Oakland, CA--Saturday, January 28, 2012, Sheila and I joined about 1,500 members of Occupy massed at 14th and Broadway in downtown Oakland. Occupy Oakland’s announced intention was to march to and occupy a long vacant building “somewhere” in the city to re-create a living, working, and coordinating center for this young “politics on the fly” movement for the rights of the 99%. As you probably know, previous occupations of public space from coast to coast have been destroyed and precluded by Government ordered police actions, making community development, collaboration and participatory mass democracy yet more difficult.
The atmosphere was festive and gay, resembling what the counter culture of the 60s used to call a “be-in.” People of all ages, got up in all kinds of costumes, wheeling large platform dollies with furniture, mattresses, sleeping bags, grills, electronics, crates of canned foods, loaves of fresh bread and almost anything you can think of you might need in your new home, through the streets of the city. A drumming corp and a brass band separately did their thing. Within the march itself, music also blared from a powerful high quality sound system on a flatbed truck draped with young people. A famous recycled and refurbished AC Transit “Occupy” bus was ambushed out of the demo and occupied by the police. When one of the marchers’ platform dollies lost a wheel in a BART grating dozens of people came to the rescue, each picking up something from the load of materiale and carrying the stuff along the march. Sheila grabbed a box weighing about 15 pounds, which may have contained large plastic bags (at least according to its original printed label). We saw an old friend, Helen, in the drum group, pounding out a pulsing beat on a large drum strung from her waist. Young people smiled, swayed and danced their way snakelike through downtown until the march reached Laney College. There were also bicyclists, children in carriages pushed by parents, people of various ethnicities often in small social groups, and the always present minority of young anarchists with shields and masks.
Slowly the police began to mass around the march perimeters. At Laney the march was blocked by a police line to the left and had to enter the campus; and when it tried to exit we found most of the ways off campus barred by battle ready police lines. Exiting at the Southeast edge of campus the march tried to track back toward downtown, only to be fenced in and blocked by chain link fencing and police lines. With nowhere to go the march stalled for a short while until, without provocation, Oakland’s finest began lobbing numerous (probably about 10) smoke/flash grenades into the dense crowd. People scattered briefly without any panicking and then reassembled. About 10 minutes after the smoke cleared, the police from a cruiser speaker declared an unlawful assembly and issued a disperse order. We left the demonstration, backtracking our way out at that point to avoid arrest or being beaten. However, the police apparently did not attack the full demonstration at that time (from what we later learned) and you’ll have to find out what then transpired from some other intrepid reporter. One of those, still among the crowd when we left was Mitch Jeserich (in his wheelchair), undaunted and apparently recording for his KPFA Letters and Politics program (Mondays-Fridays 10 a.m. at 94.1 FM the SF Bay Area).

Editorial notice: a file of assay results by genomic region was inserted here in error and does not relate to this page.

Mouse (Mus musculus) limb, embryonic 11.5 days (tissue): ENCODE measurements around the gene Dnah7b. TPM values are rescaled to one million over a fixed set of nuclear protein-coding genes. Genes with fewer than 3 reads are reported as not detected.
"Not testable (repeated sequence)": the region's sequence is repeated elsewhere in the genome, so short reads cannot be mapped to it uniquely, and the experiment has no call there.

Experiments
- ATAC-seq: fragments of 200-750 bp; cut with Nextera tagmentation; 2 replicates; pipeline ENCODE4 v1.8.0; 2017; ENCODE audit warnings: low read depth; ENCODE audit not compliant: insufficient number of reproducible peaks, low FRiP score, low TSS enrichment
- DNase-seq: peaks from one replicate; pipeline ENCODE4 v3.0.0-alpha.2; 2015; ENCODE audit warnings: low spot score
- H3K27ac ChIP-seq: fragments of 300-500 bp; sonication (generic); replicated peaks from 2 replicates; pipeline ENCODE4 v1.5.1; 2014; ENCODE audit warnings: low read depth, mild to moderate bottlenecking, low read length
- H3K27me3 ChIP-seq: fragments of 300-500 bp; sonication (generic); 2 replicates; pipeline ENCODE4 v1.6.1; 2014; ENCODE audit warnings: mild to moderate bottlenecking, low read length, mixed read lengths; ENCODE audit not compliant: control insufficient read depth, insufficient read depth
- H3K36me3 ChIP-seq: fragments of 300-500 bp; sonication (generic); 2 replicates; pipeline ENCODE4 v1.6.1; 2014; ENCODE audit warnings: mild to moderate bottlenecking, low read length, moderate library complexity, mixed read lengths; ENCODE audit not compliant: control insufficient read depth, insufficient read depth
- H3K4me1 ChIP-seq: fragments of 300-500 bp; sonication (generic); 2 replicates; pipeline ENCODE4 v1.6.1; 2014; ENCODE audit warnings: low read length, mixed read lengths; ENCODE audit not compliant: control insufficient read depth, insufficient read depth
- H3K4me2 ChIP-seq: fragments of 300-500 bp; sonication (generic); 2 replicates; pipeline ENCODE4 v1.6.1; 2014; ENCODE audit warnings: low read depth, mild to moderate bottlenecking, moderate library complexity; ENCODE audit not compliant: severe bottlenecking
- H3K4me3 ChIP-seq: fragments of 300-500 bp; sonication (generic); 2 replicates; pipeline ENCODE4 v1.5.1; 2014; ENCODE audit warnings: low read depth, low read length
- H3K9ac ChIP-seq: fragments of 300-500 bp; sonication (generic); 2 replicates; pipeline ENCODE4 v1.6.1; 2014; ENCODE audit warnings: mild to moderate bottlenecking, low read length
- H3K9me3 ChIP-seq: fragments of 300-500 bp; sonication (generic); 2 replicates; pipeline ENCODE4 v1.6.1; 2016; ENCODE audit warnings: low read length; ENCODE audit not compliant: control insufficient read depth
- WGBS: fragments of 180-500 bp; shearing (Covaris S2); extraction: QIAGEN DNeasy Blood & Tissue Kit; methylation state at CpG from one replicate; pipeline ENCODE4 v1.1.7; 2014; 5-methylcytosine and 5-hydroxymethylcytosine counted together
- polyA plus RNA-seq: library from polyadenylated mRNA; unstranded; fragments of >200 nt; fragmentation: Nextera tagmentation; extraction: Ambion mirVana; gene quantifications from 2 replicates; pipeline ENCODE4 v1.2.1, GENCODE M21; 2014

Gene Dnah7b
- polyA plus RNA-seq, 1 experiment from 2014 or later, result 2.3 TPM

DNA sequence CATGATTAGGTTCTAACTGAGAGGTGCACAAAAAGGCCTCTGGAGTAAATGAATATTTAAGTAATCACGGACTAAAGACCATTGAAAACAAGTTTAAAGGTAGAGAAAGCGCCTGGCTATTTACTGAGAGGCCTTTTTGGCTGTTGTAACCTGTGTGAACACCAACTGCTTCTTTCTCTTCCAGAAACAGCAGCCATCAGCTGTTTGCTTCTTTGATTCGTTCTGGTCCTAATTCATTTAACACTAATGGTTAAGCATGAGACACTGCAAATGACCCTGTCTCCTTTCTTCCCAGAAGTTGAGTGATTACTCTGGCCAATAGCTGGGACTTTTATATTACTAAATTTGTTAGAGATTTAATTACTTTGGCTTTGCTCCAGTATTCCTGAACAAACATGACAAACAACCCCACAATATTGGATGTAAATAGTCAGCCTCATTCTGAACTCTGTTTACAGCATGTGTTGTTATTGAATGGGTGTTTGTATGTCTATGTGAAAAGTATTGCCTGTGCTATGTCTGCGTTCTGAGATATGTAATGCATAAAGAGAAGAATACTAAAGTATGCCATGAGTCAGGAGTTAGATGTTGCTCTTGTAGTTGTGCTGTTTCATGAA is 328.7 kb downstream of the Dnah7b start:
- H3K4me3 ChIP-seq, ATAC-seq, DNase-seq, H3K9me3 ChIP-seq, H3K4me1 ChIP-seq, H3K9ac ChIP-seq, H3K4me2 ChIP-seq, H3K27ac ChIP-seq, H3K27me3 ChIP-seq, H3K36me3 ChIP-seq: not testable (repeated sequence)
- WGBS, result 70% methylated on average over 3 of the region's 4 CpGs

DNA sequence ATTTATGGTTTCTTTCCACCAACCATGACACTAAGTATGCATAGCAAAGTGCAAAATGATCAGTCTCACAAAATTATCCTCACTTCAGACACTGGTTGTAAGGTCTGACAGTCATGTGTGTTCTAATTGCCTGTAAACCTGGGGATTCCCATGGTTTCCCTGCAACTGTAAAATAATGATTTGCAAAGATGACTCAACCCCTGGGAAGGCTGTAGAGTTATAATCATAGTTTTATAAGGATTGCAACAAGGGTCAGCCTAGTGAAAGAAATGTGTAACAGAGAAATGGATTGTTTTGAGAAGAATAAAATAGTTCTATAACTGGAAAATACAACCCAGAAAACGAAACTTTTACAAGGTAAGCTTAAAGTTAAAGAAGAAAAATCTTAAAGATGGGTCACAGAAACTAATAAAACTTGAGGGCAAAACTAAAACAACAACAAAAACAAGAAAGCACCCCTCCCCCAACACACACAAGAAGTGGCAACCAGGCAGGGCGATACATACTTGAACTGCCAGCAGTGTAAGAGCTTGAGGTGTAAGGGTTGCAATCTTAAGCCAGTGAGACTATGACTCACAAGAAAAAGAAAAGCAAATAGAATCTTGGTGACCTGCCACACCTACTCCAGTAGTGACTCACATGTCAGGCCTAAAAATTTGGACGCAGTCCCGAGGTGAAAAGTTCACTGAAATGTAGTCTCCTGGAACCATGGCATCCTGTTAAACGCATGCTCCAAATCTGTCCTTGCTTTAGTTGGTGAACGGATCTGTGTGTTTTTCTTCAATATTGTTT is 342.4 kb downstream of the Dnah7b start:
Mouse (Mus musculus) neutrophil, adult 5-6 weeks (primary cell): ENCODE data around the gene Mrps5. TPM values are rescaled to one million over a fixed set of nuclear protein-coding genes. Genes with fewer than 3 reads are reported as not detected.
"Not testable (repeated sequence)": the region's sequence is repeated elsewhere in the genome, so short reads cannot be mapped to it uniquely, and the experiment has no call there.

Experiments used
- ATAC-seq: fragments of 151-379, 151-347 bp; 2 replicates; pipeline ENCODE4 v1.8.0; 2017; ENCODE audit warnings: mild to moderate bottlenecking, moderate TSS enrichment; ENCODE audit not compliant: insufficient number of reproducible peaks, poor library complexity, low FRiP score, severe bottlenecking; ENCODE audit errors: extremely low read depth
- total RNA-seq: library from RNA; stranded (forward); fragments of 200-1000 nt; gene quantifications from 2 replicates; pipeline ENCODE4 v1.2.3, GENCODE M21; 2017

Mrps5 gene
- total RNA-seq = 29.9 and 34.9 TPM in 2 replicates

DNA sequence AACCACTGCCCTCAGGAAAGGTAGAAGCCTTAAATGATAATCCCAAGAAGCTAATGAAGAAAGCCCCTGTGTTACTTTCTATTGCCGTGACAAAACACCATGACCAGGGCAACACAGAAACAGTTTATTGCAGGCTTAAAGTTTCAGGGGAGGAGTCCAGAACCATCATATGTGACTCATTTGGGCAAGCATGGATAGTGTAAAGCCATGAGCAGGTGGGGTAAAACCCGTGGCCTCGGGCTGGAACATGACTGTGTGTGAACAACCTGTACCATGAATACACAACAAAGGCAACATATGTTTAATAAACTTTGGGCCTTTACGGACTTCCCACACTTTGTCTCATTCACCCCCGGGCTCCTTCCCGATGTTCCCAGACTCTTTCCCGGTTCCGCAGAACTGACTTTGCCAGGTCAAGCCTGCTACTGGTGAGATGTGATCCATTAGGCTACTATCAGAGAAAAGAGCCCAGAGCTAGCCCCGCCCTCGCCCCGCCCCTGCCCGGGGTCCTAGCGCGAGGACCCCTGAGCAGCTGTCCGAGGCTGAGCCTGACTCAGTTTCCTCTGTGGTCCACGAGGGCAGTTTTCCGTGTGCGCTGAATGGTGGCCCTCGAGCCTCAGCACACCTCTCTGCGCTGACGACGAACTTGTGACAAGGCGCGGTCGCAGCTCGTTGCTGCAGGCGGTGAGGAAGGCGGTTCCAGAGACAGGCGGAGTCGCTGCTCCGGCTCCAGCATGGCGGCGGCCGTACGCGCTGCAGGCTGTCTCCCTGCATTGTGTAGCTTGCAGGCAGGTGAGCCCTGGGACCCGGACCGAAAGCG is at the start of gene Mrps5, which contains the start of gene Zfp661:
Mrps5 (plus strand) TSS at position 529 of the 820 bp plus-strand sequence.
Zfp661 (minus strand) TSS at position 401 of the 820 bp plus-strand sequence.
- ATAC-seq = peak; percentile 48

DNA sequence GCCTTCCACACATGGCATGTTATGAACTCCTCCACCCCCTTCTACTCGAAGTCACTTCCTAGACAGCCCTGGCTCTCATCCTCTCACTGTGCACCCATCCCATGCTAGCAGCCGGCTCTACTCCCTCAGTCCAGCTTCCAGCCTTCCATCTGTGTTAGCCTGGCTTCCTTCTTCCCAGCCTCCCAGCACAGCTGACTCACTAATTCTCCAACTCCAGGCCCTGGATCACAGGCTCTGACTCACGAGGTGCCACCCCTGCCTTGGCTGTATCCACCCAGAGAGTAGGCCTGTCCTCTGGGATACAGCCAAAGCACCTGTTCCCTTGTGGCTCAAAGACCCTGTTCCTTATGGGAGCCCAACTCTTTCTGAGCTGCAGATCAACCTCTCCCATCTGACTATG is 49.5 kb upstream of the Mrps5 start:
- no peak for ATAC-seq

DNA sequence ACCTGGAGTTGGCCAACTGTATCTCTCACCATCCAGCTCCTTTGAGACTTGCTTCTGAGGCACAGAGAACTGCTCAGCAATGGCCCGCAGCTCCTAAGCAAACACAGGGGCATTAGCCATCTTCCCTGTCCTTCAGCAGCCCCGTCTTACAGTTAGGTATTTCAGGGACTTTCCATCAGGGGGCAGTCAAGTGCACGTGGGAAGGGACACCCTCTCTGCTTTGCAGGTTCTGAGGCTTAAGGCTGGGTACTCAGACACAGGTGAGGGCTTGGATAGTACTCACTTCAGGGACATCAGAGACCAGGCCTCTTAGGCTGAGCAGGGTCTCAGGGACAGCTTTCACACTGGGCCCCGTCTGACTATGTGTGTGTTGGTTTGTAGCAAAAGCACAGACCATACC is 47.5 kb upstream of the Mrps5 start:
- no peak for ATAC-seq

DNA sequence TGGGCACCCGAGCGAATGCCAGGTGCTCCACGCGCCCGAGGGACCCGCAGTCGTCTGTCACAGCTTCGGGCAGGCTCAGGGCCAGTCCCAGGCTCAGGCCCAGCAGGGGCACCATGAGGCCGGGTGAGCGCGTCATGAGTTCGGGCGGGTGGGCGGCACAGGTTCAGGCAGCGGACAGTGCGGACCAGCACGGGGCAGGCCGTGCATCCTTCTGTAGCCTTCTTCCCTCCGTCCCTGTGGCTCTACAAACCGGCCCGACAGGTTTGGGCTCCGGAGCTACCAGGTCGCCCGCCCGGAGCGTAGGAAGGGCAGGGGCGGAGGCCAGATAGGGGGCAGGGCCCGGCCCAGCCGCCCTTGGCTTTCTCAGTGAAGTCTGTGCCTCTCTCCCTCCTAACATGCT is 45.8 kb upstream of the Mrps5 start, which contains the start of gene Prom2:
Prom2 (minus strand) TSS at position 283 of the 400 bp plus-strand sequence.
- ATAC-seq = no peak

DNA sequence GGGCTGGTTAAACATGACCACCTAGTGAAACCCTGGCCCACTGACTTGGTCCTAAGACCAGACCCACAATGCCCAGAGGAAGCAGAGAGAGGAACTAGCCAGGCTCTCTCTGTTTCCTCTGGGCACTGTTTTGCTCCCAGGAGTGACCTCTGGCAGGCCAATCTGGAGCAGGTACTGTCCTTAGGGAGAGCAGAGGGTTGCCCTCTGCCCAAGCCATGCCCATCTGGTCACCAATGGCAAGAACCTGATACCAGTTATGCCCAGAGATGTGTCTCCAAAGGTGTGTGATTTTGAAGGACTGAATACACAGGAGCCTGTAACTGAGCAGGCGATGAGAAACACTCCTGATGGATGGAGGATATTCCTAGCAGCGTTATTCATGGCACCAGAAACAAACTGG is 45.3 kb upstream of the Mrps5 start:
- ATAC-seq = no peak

A 5 p.m. local newscast on Channel 7 (ABC) stated that police were forced to use grenades and teargas because an unruly crowd attacked them. If this happened it wasn’t while we were there. Although we were right in the middle of the crowd, we saw no attacks against the police, only the smoke grenade attack by the cops, although a few young men pushed down parts of the chain-link fences in a couple of places. From the way the crowd was blocked an uninvolved observer might well conclude that any confrontations were in response to the police decision to trap the march. The police and the ABC media coverage suggest that the aim of the 1%’s armed and responsive police was to create just enough chaos to: 1) prevent the Occupiers from reaching their objective location, 2) to justify some arrests, 3) provoke some skirmishes that would allow demonization of the 99% movement via the 1%’s wholly owned corporate capitalist media. We’ve all seen these tactics used against the Black and Latino communities and against immigrants.
In a perhaps unrelated provocation a couple of counter pickets held a huge printed sign at the start of the march with the slogan: Occupy attacks Workers Rights. No one paid them any attention. Later I overheard one marcher tell another: “The media and politicians always claim we are costing the city all this money for the police. But why are they calling out hundreds of cops? We aren’t destroying anything or hurting anyone. We don’t want them spending public funds on cops to attack us and prevent public discourse either. They do it to protect the monopoly of power of the 1%.”